rakiriot

Geheimnisse in goldenen Nylons

In London Calling, Paprika Chips on April 2, 2014 at 10:34 pm

Titel: Geheimnisse in goldenen Nylons (Dead Run)
Production: Germany/USA 1967
Director: Christian-Jaque
Cast: Peter Lawford, Ira von Fürstenberg, Georges Géret
Run Time: 93min
Circulation: PAL DVDr
Generation/Source: DVD Master
Language: German, English
Subtitles: None

deadrun

A pipipip project about which he says: “I found a very good looking VHS2DVD of a German Tape at BDvC but that is cut by 11 minutes. Rescue came from alomaco78 who was so kind to send me a DVD-R made of a completely uncut English version which has the correct aspect ratio and is more than ok qualitywise. The only drawback are Danish hardsubs. So I took both versions and equalized chroma and luma to make them fit together. So there’re hardsubs left only at scenes not present at the German version. A few short sequences were only available in German. Subtitles have been created for the parts with dialogue. Very big thanks go to alomaco78 who provided the very rare uncut VHS2DVD to me.”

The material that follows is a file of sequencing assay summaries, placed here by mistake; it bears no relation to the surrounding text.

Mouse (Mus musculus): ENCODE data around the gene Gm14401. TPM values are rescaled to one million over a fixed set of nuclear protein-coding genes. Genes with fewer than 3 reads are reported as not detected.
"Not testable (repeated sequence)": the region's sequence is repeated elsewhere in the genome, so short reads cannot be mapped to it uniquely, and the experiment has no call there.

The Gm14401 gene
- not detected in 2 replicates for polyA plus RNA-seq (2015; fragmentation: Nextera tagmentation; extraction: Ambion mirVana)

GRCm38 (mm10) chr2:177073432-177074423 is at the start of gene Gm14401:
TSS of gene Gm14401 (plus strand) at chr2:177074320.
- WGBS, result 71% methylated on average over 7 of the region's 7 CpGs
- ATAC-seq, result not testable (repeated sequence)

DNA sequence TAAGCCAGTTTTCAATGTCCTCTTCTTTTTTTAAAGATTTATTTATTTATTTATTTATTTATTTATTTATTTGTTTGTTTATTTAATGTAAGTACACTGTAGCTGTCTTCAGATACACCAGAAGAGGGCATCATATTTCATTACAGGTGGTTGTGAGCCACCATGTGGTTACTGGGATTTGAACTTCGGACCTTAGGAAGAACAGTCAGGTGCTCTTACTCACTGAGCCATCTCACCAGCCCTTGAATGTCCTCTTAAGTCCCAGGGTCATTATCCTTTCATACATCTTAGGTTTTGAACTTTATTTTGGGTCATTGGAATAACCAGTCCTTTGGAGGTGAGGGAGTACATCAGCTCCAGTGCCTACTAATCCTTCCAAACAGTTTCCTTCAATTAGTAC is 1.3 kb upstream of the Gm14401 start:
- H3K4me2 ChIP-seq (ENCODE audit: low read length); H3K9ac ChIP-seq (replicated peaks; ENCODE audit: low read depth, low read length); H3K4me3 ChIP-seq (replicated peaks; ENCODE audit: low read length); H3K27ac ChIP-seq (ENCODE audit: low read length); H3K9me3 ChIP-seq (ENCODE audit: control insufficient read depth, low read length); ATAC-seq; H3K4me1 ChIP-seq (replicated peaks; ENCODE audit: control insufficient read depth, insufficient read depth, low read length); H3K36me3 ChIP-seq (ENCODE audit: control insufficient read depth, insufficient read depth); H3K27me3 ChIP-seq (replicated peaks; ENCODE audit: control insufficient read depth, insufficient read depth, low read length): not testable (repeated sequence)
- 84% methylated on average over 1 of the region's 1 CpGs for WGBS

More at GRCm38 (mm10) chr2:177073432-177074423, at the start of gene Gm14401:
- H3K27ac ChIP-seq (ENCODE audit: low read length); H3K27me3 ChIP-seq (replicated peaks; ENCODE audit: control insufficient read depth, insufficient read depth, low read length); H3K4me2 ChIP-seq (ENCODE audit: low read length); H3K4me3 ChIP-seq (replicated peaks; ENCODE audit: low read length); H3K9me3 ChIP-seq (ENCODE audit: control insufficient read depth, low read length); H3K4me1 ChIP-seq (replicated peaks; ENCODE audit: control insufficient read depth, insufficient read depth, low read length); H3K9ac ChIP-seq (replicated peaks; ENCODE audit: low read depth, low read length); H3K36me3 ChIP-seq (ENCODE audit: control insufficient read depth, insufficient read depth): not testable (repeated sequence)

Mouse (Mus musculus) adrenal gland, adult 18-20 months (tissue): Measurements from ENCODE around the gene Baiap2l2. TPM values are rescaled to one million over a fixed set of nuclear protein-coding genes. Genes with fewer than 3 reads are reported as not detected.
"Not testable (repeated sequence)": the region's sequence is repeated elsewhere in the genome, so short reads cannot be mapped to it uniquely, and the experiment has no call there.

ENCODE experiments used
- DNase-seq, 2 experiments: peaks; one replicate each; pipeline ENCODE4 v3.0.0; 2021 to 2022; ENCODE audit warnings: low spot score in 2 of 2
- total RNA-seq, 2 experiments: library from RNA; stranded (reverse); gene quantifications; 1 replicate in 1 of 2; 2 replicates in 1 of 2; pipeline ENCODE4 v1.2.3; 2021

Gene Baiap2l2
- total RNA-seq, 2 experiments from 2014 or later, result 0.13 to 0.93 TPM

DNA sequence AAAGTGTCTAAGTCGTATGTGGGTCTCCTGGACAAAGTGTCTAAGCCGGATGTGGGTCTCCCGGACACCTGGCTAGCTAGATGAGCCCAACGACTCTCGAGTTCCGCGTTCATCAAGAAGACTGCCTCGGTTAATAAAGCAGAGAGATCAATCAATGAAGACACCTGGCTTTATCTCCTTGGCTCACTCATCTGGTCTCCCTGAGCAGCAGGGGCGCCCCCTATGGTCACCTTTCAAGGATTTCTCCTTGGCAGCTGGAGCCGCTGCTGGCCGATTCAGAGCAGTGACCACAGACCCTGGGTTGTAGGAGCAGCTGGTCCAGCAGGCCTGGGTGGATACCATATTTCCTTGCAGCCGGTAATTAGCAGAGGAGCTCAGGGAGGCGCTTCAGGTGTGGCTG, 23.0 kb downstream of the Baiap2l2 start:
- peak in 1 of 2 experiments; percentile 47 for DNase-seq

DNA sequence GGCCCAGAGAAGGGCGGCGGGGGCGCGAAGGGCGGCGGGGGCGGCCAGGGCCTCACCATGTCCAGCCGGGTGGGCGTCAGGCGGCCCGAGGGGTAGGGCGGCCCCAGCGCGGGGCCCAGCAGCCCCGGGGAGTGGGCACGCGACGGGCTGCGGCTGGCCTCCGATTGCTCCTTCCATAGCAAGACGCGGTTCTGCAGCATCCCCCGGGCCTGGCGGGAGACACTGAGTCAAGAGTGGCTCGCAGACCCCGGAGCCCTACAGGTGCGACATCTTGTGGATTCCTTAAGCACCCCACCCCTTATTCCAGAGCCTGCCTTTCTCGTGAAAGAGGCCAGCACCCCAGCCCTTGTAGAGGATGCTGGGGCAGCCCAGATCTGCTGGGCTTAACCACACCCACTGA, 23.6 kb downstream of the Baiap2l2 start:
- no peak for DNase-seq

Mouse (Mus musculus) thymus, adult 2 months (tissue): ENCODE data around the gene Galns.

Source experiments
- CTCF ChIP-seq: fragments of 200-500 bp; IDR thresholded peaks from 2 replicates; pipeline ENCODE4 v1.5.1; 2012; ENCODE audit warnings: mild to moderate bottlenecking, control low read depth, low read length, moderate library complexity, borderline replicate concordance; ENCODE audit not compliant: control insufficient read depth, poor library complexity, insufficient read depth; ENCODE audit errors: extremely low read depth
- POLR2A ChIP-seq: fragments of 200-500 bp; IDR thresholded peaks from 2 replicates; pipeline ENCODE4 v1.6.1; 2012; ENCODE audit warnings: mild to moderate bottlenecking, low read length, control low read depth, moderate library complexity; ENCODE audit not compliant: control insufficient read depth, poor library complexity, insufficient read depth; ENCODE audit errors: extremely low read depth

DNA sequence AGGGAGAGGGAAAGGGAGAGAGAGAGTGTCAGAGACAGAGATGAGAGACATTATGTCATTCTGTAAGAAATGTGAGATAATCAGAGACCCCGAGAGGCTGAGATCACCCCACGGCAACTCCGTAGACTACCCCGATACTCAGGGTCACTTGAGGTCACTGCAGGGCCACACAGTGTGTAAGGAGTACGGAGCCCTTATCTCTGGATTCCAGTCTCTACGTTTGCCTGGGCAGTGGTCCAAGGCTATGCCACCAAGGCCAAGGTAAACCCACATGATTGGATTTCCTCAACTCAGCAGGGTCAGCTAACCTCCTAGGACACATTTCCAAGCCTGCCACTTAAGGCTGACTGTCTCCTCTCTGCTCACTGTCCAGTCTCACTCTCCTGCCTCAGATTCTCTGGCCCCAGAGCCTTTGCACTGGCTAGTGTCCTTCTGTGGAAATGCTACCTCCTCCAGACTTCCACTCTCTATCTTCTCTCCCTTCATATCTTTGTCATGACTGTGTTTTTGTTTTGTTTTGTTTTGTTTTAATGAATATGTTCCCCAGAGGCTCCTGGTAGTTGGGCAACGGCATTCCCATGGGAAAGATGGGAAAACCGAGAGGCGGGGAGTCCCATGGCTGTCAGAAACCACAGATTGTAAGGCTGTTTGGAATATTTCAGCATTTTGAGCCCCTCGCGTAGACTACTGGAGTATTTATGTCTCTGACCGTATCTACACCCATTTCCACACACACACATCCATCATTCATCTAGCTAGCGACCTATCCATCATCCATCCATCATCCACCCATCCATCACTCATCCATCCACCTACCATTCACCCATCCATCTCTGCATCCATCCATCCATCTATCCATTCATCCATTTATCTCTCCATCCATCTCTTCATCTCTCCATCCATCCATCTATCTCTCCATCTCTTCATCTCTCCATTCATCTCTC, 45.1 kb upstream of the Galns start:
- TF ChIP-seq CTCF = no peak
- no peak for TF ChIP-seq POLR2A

“Berlin in winter. The days are wet and dark, the deeds darker. Thus the scene is set for one of the genre’s most enjoyable serious entries. Yes, it’s a simple story; there are no madmen with visions of world domination, no fancy gadgets to distract but it’s a story told with flair and the swift pace is that of the petty thief on the run, drawn into a high-stakes game of espionage.
Christian-Jaque, director of one of the segments of The Dirty Game, pulls all the elements together this time; a first rate score by Gerard Calvi, a great and varied cast, an excellent script, and appealing locations result in a minor gem. Dutch camera angles abound as we chase the European winter in Berlin, Lucerne, Paris, and Vienna. The look of the film manages to stay just this side of drab, the natural light is weak but the feeling isn’t one of hopelessness, rather it’s a sort of dignified gloom.
If you’re looking for a well-crafted piece of espionage drama that treads the fine line between humor and bleakness, and features a stellar cast at their best, you just found it. As Georges Geret remarks halfway through the film `Spying is no job, it’s a profession,’ and this is a very professional look at it indeed.” [imdb]

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